Kaiser Permanente

Related Cancer Articles from Brightsurf:

New blood cancer treatment works by selectively interfering with cancer cell signalling
University of Alberta scientists have identified the mechanism of action behind a new type of precision cancer drug for blood cancers that is set for human trials, according to research published in Nature Communications.

UCI researchers uncover cancer cell vulnerabilities; may lead to better cancer therapies
A new University of California, Irvine-led study reveals a protein responsible for genetic changes resulting in a variety of cancers, may also be the key to more effective, targeted cancer therapy.

Breast cancer treatment costs highest among young women with metastic cancer
In a fight for their lives, young women, age 18-44, spend double the amount of older women to survive metastatic breast cancer, according to a large statewide study by the University of North Carolina at Chapel Hill.

Cancer mortality continues steady decline, driven by progress against lung cancer
The cancer death rate declined by 29% from 1991 to 2017, including a 2.2% drop from 2016 to 2017, the largest single-year drop in cancer mortality ever reported.

Stress in cervical cancer patients associated with higher risk of cancer-specific mortality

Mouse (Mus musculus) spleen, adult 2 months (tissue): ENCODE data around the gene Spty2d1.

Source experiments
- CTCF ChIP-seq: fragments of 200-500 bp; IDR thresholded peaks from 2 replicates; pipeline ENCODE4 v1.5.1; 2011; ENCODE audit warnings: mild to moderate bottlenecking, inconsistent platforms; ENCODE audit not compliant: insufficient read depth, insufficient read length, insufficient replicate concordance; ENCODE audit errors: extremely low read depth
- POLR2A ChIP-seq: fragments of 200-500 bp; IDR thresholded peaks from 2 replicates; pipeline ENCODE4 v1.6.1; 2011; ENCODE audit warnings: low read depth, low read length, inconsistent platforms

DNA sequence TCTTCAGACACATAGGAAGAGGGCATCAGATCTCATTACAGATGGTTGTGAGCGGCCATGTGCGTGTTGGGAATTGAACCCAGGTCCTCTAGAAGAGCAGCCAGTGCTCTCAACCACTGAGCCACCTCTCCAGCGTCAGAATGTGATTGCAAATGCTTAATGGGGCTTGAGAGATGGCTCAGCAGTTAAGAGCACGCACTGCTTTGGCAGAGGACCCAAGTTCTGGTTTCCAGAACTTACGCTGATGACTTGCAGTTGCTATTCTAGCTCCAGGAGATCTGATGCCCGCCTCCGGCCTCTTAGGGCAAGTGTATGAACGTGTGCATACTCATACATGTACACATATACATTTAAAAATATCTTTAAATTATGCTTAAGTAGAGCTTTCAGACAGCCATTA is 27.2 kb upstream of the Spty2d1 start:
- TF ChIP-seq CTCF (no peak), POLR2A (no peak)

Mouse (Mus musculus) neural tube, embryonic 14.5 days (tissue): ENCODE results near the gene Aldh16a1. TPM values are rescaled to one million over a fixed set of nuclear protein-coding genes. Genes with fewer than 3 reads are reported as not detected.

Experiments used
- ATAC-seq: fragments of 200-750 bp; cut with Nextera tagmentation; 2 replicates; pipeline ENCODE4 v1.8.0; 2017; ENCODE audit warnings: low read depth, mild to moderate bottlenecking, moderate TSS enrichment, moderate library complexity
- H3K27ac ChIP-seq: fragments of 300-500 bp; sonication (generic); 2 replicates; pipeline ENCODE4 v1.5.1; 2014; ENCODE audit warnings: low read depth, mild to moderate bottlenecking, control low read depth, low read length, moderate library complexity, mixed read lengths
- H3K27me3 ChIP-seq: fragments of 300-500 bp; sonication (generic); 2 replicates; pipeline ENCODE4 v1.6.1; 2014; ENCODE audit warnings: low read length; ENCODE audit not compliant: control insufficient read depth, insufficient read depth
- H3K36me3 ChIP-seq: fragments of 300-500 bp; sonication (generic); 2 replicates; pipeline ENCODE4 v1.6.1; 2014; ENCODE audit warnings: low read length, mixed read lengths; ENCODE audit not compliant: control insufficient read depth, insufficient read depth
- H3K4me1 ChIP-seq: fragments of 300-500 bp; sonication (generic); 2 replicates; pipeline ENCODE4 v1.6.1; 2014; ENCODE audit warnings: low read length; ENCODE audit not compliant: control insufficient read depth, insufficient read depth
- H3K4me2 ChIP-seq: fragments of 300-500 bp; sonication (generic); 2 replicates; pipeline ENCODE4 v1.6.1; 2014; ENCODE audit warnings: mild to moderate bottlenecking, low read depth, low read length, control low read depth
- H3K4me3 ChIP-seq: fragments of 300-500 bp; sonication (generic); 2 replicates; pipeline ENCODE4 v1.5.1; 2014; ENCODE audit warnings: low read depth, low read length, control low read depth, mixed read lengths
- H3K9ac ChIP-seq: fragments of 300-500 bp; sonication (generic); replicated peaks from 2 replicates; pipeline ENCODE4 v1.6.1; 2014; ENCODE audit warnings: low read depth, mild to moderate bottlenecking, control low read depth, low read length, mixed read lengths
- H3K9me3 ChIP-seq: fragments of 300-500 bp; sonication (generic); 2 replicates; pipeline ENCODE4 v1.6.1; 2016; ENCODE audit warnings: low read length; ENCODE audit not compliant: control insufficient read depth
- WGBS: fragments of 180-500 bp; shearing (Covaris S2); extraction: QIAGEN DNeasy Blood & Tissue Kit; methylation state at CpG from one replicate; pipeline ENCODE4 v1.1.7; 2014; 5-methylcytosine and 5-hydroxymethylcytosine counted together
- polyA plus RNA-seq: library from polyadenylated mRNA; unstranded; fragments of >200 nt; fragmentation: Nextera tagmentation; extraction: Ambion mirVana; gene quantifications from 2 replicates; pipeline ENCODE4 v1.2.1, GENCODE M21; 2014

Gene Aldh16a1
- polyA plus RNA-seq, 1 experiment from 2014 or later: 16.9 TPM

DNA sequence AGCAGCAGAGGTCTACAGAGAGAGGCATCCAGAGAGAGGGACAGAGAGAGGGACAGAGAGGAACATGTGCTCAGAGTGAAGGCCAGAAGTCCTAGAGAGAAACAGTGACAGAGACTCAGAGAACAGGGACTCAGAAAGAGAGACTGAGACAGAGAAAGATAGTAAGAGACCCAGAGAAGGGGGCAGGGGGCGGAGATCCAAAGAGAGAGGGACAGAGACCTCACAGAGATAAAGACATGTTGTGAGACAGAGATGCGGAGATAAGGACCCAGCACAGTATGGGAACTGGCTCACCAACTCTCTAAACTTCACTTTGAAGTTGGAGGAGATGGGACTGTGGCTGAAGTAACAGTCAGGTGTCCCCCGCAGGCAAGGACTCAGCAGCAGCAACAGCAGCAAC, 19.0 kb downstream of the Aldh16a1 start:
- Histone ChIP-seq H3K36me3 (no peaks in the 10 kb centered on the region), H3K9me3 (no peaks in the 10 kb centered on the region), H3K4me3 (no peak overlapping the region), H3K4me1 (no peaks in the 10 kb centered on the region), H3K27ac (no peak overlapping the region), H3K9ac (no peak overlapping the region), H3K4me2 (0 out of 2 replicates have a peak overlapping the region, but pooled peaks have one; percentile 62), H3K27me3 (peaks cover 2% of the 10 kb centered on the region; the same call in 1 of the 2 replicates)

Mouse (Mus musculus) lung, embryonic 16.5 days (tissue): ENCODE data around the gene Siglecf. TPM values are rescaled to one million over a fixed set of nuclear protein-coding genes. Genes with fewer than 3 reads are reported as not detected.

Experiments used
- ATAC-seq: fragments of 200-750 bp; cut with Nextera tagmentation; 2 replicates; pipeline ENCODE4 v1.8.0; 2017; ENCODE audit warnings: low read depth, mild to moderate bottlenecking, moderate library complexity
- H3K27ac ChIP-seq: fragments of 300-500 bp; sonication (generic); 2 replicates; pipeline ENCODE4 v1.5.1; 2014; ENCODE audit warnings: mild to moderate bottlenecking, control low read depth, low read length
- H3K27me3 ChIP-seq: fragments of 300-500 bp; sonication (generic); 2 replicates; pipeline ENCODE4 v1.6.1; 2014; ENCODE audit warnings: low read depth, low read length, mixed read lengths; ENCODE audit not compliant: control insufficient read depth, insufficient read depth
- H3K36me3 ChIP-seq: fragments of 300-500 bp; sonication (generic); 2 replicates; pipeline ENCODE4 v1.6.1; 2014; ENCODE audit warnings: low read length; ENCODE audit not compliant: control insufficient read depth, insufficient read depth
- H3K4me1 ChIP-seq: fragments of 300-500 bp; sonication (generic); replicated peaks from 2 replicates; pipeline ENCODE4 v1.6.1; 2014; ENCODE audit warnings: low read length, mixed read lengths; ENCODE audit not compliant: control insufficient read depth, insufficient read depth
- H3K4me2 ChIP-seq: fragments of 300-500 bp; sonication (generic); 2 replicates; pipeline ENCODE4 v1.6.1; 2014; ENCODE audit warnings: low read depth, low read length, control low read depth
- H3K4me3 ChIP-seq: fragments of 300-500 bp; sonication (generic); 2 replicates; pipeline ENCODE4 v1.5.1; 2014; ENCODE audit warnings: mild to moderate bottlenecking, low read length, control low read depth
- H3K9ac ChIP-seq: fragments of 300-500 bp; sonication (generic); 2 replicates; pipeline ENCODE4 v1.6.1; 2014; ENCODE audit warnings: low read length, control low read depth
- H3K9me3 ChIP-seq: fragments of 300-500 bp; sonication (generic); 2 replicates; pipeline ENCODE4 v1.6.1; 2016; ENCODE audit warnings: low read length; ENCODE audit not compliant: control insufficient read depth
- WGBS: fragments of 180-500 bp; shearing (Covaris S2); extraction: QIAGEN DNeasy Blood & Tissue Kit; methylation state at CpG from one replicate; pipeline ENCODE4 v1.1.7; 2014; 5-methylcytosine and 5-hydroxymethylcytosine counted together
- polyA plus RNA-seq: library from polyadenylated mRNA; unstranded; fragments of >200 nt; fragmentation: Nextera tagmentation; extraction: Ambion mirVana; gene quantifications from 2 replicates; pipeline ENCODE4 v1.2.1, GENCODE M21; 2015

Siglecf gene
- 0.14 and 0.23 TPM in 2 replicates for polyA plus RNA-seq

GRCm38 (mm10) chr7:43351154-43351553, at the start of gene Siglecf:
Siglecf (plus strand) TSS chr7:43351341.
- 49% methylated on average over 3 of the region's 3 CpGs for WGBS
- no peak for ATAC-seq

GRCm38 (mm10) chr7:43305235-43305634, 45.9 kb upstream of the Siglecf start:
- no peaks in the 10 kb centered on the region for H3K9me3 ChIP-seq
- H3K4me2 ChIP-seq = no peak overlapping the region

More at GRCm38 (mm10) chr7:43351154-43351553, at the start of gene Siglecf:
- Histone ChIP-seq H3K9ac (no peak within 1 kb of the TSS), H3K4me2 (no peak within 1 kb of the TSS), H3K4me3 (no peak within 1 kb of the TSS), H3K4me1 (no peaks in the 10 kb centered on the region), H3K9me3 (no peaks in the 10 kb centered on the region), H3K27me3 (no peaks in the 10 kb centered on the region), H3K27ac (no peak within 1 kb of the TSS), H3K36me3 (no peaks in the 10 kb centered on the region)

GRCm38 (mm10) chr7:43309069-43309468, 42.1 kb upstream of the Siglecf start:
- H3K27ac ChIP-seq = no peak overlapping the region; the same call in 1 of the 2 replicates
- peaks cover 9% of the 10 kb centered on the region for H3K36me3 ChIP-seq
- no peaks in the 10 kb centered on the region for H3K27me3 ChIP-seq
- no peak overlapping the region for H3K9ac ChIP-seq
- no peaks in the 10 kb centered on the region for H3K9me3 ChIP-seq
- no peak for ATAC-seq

Psychological stress was associated with a higher risk of cancer-specific mortality in women diagnosed with cervical cancer.

Cancer-sniffing dogs 97% accurate in identifying lung cancer, according to study in JAOA
The next step will be to further fractionate the samples based on chemical and physical properties, presenting them back to the dogs until the specific biomarkers for each cancer are identified.

Moffitt Cancer Center researchers identify one way T cell function may fail in cancer
Moffitt Cancer Center researchers have discovered a mechanism by which one type of immune cell, CD8+ T cells, can become dysfunctional, impeding its ability to seek and kill cancer cells.

More cancer survivors, fewer cancer specialists point to challenge in meeting care needs
An aging population, a growing number of cancer survivors, and a projected shortage of cancer care providers will result in a challenge in delivering the care for cancer survivors in the United States if systemic changes are not made.

New cancer vaccine platform a potential tool for efficacious targeted cancer therapy
Researchers at the University of Helsinki have discovered a solution in the form of a cancer vaccine platform for improving the efficacy of oncolytic viruses used in cancer treatment.

American Cancer Society outlines blueprint for cancer control in the 21st century
The American Cancer Society is outlining its vision for cancer control in the decades ahead in a series of articles that forms the basis of a national cancer control plan.

Read More: Cancer News and Cancer Current Events
Brightsurf.com is a participant in the Amazon Services LLC Associates Program, an affiliate advertising program designed to provide a means for sites to earn advertising fees by advertising and linking to Amazon.com.